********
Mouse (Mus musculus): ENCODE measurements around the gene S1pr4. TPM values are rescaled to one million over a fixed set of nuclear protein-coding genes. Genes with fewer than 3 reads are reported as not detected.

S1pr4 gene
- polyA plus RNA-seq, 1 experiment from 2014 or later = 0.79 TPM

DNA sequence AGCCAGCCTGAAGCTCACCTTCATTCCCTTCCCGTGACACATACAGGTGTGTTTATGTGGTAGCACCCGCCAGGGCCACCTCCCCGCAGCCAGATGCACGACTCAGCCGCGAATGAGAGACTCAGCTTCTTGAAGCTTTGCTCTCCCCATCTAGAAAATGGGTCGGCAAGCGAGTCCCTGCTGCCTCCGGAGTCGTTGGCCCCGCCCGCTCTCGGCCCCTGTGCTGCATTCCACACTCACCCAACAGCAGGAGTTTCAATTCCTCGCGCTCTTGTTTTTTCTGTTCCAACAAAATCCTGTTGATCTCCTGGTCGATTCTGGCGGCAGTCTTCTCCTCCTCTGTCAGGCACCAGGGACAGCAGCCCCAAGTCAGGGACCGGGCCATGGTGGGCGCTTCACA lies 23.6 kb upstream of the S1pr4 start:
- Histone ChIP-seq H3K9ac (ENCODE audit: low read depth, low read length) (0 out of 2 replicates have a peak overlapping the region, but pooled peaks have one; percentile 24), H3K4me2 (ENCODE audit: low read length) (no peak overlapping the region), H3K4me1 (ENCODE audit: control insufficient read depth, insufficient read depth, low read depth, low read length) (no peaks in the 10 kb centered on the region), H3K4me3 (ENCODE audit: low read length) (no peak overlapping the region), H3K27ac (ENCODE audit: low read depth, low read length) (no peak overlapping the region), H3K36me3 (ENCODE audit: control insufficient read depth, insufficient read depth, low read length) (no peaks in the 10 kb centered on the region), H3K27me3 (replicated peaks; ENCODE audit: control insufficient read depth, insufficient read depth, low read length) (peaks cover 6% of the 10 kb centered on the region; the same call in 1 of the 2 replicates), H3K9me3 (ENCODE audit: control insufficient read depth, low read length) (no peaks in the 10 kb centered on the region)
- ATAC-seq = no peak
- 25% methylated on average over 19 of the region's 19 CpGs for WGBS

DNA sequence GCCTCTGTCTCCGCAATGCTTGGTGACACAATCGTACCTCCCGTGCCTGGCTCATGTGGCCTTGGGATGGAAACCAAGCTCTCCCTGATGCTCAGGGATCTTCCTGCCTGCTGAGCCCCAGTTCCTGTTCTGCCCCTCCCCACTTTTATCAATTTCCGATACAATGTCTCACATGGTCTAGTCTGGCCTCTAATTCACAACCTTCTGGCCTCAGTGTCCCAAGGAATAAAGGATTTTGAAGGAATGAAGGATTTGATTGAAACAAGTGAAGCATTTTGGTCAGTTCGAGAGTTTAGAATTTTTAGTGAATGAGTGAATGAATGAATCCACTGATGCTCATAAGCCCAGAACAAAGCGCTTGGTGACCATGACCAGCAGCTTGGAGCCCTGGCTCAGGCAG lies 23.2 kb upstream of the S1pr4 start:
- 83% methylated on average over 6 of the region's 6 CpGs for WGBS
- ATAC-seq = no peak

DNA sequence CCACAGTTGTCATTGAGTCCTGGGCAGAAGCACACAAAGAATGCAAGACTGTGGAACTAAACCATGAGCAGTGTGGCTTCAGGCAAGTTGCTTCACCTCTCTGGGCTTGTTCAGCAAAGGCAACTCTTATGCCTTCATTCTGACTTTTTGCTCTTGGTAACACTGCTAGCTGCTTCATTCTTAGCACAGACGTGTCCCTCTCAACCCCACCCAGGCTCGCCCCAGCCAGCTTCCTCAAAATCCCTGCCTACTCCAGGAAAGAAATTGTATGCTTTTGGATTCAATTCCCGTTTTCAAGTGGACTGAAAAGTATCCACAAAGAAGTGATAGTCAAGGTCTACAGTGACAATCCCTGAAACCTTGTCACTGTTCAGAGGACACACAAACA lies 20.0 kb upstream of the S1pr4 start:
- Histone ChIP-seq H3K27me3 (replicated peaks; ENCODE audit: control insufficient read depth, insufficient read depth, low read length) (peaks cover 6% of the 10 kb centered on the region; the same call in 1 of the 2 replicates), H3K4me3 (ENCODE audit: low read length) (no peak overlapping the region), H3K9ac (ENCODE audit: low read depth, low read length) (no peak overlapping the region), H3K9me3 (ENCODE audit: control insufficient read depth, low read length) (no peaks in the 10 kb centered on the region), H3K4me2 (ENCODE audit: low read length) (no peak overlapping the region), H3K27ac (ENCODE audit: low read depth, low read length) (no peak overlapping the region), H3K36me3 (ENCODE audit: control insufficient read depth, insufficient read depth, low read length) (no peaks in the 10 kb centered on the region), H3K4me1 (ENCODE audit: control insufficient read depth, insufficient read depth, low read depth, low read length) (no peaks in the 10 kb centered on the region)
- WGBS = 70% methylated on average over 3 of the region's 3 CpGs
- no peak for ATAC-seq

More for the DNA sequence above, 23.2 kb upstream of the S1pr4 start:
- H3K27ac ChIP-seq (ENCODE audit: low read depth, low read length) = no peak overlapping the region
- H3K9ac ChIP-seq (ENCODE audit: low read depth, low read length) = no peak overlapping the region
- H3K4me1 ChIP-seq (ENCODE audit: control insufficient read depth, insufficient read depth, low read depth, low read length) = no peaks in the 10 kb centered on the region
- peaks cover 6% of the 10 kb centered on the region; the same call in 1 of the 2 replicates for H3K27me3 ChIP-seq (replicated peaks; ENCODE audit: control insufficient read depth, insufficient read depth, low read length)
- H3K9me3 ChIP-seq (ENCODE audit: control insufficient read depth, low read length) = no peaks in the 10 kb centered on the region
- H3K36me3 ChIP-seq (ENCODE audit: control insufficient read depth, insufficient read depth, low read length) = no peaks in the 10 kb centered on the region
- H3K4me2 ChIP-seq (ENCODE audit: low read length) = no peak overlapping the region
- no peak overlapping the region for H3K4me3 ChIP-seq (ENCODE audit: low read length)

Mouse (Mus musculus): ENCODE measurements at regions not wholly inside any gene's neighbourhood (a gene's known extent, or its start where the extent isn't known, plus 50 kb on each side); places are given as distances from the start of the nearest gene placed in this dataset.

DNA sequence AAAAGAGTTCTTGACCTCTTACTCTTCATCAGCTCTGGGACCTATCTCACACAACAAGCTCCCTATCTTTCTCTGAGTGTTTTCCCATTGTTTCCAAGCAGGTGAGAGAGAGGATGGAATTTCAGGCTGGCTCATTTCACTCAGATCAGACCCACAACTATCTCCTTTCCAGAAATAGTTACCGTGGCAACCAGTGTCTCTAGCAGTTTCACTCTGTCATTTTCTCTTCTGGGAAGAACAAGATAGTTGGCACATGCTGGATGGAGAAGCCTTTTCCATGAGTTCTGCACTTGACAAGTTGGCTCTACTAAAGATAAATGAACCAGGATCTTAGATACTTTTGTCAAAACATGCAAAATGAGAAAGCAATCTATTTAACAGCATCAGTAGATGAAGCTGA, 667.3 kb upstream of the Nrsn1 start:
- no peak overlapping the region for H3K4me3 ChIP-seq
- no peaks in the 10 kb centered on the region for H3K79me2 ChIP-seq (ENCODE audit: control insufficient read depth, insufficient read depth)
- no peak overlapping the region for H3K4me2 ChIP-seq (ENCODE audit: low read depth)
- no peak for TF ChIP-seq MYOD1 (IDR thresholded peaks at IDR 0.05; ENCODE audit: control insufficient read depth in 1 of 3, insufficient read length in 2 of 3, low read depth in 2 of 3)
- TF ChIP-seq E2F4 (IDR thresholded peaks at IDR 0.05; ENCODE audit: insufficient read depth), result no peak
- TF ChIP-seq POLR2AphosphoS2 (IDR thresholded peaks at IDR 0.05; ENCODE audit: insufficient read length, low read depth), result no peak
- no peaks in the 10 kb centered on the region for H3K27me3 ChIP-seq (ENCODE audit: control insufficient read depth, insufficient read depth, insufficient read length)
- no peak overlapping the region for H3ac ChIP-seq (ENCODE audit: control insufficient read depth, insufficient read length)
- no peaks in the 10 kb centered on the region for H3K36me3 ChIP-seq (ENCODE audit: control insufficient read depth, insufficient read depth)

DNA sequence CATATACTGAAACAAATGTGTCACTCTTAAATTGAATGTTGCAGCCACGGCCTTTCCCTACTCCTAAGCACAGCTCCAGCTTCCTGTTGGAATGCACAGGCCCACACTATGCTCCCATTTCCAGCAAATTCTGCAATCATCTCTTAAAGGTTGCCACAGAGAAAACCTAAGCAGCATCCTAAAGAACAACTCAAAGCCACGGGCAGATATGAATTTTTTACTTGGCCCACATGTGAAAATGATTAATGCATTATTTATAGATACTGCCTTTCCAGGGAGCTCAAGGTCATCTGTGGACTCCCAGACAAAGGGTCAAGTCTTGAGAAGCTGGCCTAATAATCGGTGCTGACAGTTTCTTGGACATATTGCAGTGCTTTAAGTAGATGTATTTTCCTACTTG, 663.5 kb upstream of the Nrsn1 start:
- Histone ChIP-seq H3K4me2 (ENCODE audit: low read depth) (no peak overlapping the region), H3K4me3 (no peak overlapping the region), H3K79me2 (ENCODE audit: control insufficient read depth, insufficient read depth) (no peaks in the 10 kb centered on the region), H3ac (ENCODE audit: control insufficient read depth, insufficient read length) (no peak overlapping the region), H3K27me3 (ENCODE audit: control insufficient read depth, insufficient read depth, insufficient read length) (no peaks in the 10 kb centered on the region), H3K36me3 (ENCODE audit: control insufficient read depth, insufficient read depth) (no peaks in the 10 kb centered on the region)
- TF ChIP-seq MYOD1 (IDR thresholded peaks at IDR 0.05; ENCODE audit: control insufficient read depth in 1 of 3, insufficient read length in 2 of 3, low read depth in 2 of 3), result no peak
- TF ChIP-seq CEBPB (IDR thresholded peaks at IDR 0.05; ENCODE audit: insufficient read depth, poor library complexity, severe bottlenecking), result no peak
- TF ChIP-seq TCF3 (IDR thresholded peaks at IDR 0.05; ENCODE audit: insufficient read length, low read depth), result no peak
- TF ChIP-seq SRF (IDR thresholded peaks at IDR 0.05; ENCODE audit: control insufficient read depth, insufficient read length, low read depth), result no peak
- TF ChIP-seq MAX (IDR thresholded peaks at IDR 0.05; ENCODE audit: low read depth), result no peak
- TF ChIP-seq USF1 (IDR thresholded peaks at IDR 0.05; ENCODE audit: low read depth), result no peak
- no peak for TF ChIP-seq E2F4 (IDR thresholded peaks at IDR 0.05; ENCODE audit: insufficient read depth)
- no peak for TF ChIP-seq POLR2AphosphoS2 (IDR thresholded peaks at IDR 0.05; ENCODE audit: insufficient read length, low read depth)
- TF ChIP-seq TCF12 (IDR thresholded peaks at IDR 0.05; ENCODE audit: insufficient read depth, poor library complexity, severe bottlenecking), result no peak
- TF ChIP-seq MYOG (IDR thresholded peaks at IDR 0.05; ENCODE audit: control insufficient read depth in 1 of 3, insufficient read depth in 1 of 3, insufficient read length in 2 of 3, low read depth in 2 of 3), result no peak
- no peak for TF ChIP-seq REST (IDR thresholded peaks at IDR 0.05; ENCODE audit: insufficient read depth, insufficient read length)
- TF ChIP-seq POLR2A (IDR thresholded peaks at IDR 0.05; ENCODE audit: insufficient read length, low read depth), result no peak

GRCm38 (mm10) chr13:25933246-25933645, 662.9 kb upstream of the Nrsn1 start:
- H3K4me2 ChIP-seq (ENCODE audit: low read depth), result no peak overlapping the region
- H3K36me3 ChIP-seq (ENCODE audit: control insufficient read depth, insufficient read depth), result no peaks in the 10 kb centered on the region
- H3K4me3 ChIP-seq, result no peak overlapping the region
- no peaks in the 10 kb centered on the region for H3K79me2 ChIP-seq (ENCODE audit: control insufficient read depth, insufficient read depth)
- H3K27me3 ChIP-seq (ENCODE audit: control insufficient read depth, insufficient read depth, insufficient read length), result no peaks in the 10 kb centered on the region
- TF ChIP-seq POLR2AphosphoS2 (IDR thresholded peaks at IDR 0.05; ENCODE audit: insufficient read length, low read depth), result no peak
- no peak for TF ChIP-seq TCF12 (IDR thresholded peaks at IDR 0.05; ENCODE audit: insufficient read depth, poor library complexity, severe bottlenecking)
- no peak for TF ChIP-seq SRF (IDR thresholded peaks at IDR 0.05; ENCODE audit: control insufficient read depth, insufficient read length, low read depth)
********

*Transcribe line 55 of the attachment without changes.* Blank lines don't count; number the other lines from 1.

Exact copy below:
- TF ChIP-seq POLR2AphosphoS2 (IDR thresholded peaks at IDR 0.05; ENCODE audit: insufficient read length, low read depth), result no peak